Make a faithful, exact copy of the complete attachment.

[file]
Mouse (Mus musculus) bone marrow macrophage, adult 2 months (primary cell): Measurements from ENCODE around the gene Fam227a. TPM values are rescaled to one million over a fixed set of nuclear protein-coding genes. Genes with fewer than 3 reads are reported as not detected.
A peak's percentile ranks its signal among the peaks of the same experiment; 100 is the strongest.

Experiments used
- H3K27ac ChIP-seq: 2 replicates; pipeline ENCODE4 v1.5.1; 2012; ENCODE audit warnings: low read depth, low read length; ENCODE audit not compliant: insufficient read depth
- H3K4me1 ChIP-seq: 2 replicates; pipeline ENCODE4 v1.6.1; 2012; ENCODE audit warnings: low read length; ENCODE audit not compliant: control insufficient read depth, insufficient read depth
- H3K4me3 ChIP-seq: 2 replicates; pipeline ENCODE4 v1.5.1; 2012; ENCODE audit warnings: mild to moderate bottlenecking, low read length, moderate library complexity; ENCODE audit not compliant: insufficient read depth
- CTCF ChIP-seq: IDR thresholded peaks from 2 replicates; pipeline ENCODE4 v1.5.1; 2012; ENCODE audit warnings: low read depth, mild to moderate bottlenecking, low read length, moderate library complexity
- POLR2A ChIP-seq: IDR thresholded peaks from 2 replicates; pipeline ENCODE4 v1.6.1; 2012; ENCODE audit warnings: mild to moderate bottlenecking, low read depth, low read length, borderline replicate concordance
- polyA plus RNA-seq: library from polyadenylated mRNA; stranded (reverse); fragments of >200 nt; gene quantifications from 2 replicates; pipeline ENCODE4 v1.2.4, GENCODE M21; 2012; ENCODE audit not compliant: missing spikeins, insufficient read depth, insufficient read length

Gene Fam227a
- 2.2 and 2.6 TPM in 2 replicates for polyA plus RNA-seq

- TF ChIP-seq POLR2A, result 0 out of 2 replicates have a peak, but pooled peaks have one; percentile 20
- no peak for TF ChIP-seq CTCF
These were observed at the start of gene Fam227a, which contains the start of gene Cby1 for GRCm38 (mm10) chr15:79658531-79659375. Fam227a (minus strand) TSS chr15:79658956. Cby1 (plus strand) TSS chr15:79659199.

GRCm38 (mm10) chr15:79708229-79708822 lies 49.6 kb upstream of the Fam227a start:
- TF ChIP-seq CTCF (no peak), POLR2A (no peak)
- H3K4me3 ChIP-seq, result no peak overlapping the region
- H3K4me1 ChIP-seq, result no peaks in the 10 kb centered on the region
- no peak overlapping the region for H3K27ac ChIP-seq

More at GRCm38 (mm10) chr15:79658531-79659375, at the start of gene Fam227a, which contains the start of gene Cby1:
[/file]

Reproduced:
Mouse (Mus musculus) bone marrow macrophage, adult 2 months (primary cell): Measurements from ENCODE around the gene Fam227a. TPM values are rescaled to one million over a fixed set of nuclear protein-coding genes. Genes with fewer than 3 reads are reported as not detected.
A peak's percentile ranks its signal among the peaks of the same experiment; 100 is the strongest.

Experiments used
- H3K27ac ChIP-seq: 2 replicates; pipeline ENCODE4 v1.5.1; 2012; ENCODE audit warnings: low read depth, low read length; ENCODE audit not compliant: insufficient read depth
- H3K4me1 ChIP-seq: 2 replicates; pipeline ENCODE4 v1.6.1; 2012; ENCODE audit warnings: low read length; ENCODE audit not compliant: control insufficient read depth, insufficient read depth
- H3K4me3 ChIP-seq: 2 replicates; pipeline ENCODE4 v1.5.1; 2012; ENCODE audit warnings: mild to moderate bottlenecking, low read length, moderate library complexity; ENCODE audit not compliant: insufficient read depth
- CTCF ChIP-seq: IDR thresholded peaks from 2 replicates; pipeline ENCODE4 v1.5.1; 2012; ENCODE audit warnings: low read depth, mild to moderate bottlenecking, low read length, moderate library complexity
- POLR2A ChIP-seq: IDR thresholded peaks from 2 replicates; pipeline ENCODE4 v1.6.1; 2012; ENCODE audit warnings: mild to moderate bottlenecking, low read depth, low read length, borderline replicate concordance
- polyA plus RNA-seq: library from polyadenylated mRNA; stranded (reverse); fragments of >200 nt; gene quantifications from 2 replicates; pipeline ENCODE4 v1.2.4, GENCODE M21; 2012; ENCODE audit not compliant: missing spikeins, insufficient read depth, insufficient read length

Gene Fam227a
- 2.2 and 2.6 TPM in 2 replicates for polyA plus RNA-seq

- TF ChIP-seq POLR2A, result 0 out of 2 replicates have a peak, but pooled peaks have one; percentile 20
- no peak for TF ChIP-seq CTCF
These were observed at the start of gene Fam227a, which contains the start of gene Cby1 for GRCm38 (mm10) chr15:79658531-79659375. Fam227a (minus strand) TSS chr15:79658956. Cby1 (plus strand) TSS chr15:79659199.

GRCm38 (mm10) chr15:79708229-79708822 lies 49.6 kb upstream of the Fam227a start:
- TF ChIP-seq CTCF (no peak), POLR2A (no peak)
- H3K4me3 ChIP-seq, result no peak overlapping the region
- H3K4me1 ChIP-seq, result no peaks in the 10 kb centered on the region
- no peak overlapping the region for H3K27ac ChIP-seq

More at GRCm38 (mm10) chr15:79658531-79659375, at the start of gene Fam227a, which contains the start of gene Cby1: